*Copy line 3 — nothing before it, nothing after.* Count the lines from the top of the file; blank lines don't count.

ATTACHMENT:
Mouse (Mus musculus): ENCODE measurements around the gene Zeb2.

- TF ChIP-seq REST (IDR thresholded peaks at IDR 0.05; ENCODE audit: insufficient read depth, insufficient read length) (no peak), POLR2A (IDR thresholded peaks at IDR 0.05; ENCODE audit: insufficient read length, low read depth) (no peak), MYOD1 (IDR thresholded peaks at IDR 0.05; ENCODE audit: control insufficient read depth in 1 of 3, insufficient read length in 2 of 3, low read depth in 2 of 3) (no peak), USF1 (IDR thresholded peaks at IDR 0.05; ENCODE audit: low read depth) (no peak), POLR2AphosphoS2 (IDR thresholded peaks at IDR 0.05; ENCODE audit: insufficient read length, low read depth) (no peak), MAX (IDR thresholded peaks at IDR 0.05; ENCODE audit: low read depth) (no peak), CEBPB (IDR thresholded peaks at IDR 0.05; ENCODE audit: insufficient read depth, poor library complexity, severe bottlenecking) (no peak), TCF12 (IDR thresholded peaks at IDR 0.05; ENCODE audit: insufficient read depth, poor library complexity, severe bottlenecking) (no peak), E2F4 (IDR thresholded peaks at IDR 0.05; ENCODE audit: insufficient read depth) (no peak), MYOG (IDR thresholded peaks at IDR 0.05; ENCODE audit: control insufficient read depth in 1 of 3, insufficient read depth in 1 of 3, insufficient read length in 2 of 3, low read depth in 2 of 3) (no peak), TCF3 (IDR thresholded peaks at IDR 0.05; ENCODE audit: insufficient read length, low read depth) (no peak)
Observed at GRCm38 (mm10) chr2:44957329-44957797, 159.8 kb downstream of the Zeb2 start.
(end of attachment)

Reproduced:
Observed at GRCm38 (mm10) chr2:44957329-44957797, 159.8 kb downstream of the Zeb2 start.